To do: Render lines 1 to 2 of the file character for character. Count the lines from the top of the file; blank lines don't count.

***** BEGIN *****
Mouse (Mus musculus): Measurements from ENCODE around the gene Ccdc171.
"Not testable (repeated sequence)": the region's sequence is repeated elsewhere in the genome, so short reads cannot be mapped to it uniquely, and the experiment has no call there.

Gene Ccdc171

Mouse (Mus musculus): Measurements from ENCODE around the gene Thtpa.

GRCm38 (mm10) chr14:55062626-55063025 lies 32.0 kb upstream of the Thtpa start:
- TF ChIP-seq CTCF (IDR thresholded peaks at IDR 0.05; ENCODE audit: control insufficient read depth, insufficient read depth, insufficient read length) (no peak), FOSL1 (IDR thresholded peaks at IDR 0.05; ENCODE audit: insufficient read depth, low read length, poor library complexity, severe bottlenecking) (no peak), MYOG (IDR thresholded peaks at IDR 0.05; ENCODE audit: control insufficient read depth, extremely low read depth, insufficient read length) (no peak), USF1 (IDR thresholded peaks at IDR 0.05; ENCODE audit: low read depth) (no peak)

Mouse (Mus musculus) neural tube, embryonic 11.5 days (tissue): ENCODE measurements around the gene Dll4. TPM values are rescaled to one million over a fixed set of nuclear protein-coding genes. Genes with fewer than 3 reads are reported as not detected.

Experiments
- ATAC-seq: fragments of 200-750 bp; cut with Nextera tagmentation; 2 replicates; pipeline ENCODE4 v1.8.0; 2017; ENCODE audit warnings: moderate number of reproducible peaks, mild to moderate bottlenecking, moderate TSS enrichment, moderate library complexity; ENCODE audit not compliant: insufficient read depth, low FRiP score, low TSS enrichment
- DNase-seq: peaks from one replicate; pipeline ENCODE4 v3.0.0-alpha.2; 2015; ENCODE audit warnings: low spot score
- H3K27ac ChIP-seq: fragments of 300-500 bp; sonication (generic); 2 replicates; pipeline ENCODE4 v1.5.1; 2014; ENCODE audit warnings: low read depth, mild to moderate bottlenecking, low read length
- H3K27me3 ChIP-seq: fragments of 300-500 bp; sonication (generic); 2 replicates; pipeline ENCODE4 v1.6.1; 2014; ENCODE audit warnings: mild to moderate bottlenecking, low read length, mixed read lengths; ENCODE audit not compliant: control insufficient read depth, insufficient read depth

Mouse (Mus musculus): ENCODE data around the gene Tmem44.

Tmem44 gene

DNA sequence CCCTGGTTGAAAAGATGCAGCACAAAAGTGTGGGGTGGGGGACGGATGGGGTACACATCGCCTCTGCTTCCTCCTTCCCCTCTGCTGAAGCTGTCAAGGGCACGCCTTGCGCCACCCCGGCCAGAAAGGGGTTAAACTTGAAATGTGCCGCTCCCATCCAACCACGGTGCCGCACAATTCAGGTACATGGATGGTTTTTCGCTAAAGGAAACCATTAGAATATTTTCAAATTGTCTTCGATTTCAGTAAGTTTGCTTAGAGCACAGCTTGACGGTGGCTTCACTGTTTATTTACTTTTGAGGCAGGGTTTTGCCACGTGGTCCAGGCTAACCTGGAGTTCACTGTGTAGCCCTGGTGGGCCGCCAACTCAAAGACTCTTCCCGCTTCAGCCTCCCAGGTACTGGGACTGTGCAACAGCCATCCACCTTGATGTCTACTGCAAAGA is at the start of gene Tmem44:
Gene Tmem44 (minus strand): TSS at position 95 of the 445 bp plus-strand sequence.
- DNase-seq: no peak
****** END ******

Mouse (Mus musculus): Measurements from ENCODE around the gene Ccdc171.
"Not testable (repeated sequence)": the region's sequence is repeated elsewhere in the genome, so short reads cannot be mapped to it uniquely, and the experiment has no call there.